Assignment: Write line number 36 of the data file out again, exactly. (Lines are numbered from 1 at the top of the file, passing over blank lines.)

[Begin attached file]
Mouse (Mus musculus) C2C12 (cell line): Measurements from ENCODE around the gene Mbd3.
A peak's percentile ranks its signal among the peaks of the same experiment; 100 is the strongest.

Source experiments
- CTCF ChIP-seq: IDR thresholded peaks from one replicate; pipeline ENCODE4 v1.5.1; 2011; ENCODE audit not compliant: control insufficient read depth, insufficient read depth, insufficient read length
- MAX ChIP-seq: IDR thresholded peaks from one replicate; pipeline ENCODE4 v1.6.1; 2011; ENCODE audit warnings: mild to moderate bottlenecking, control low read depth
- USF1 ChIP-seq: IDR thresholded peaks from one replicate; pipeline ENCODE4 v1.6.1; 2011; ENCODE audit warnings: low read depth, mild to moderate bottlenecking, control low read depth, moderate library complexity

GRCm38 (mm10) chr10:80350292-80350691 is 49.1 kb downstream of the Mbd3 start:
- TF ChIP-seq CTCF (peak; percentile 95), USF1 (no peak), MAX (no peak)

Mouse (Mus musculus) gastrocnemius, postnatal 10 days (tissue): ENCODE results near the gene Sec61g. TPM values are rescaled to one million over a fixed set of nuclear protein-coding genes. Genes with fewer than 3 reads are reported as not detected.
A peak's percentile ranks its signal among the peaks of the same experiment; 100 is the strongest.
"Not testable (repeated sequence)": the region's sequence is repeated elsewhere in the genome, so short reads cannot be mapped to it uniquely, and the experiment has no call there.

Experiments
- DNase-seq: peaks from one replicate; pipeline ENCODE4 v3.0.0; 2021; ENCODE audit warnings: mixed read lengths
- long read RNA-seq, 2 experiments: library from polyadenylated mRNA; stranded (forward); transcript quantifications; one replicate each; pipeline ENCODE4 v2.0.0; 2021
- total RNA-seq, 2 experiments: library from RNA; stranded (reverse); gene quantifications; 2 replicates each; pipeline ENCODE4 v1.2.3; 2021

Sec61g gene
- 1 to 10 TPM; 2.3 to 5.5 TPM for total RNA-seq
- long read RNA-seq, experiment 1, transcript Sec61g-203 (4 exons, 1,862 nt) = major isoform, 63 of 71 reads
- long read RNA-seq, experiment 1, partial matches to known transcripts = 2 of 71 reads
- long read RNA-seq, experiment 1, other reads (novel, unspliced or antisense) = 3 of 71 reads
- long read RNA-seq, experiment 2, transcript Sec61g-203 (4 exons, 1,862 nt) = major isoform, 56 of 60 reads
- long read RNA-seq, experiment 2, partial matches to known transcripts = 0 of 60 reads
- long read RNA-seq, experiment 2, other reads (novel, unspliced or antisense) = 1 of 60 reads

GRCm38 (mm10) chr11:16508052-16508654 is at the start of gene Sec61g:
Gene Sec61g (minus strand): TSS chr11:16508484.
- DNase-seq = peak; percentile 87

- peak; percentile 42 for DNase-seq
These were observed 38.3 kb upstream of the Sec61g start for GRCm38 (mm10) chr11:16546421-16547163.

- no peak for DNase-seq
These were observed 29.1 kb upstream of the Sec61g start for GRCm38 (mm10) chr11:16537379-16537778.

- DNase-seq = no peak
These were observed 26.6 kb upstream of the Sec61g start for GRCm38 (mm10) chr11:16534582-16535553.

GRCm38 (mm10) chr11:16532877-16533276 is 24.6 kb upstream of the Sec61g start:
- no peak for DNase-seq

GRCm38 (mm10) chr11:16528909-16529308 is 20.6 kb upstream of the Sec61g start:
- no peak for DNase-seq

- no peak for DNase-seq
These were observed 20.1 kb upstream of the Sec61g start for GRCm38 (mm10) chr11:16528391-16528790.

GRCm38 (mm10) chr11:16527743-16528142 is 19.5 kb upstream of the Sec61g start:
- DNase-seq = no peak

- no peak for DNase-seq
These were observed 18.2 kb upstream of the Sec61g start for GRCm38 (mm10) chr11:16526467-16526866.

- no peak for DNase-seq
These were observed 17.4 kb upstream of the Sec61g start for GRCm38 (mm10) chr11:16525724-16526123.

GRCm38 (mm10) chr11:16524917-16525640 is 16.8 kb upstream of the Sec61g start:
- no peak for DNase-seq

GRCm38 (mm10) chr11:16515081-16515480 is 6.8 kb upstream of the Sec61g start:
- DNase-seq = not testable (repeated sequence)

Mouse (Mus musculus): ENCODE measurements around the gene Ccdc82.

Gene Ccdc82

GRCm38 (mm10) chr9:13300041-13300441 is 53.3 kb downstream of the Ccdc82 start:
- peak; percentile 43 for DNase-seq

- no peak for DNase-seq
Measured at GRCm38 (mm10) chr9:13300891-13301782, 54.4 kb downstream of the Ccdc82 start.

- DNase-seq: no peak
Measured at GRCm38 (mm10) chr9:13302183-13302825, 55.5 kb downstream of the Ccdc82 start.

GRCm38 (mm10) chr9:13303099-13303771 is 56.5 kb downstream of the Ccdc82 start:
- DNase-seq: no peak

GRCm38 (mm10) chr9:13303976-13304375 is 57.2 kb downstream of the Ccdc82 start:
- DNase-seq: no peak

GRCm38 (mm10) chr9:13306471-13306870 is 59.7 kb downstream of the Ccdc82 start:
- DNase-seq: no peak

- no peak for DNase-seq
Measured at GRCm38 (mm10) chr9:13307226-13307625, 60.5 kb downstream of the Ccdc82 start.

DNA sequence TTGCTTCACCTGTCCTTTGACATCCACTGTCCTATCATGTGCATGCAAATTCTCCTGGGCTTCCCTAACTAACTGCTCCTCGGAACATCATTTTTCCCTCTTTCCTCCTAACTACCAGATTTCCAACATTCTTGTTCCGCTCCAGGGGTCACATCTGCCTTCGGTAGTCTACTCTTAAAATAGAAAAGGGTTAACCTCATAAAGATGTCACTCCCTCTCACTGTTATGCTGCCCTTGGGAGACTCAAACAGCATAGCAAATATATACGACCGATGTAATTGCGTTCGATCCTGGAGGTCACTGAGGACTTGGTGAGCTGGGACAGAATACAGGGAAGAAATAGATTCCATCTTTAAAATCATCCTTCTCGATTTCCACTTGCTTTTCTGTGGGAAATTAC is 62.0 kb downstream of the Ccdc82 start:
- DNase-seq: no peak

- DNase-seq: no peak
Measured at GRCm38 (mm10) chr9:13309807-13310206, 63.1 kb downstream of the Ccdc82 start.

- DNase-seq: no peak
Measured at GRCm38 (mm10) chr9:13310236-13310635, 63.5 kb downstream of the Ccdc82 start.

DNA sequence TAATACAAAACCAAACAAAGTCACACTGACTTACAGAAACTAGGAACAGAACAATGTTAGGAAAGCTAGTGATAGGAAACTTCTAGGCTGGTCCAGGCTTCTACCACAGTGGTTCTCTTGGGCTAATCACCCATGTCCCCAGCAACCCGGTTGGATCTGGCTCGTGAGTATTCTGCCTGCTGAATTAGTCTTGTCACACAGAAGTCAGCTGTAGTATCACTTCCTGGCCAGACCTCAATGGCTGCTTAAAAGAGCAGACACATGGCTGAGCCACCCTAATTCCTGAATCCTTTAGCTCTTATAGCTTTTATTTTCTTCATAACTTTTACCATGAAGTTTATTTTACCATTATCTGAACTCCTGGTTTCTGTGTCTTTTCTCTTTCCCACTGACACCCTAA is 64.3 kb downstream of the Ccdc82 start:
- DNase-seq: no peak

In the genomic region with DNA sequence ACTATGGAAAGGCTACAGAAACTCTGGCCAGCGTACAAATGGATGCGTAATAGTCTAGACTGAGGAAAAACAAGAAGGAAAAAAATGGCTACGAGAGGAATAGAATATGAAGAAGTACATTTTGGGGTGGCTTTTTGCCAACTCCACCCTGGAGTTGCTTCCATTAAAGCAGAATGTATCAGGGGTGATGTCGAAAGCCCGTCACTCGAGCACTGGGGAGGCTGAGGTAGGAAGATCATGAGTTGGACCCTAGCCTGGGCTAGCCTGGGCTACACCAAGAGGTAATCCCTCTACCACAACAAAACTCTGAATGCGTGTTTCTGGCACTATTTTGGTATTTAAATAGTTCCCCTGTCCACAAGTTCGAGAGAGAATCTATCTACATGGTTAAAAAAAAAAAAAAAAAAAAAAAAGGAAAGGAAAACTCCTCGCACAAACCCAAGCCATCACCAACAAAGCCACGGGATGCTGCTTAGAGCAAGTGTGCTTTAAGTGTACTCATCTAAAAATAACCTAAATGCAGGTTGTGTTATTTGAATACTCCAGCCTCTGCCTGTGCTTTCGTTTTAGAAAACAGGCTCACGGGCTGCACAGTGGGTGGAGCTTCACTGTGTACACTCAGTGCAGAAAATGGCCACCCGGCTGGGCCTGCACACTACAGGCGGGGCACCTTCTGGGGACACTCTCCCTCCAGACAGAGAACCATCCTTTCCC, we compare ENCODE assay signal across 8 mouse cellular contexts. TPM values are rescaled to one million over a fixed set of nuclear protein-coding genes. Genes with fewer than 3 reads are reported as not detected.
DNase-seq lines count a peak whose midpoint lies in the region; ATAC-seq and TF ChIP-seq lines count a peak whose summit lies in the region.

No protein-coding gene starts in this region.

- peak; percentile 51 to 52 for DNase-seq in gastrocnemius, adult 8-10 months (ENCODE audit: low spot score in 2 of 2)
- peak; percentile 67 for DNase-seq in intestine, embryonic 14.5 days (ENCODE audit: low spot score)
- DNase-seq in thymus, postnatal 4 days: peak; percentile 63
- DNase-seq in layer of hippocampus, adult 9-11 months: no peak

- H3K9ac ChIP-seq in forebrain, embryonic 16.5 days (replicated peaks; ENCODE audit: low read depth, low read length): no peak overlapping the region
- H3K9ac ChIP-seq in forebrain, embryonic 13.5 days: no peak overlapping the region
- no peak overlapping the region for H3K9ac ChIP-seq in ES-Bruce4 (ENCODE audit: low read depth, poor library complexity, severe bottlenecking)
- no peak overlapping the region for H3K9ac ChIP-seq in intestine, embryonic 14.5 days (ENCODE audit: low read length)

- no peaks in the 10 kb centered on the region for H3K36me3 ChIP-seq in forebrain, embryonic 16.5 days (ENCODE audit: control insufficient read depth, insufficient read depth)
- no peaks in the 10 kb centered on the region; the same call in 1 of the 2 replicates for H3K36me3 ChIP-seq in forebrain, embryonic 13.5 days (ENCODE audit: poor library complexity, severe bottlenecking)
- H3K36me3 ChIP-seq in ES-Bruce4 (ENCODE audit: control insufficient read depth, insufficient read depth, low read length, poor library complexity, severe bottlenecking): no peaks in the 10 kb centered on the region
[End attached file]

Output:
- no peak for DNase-seq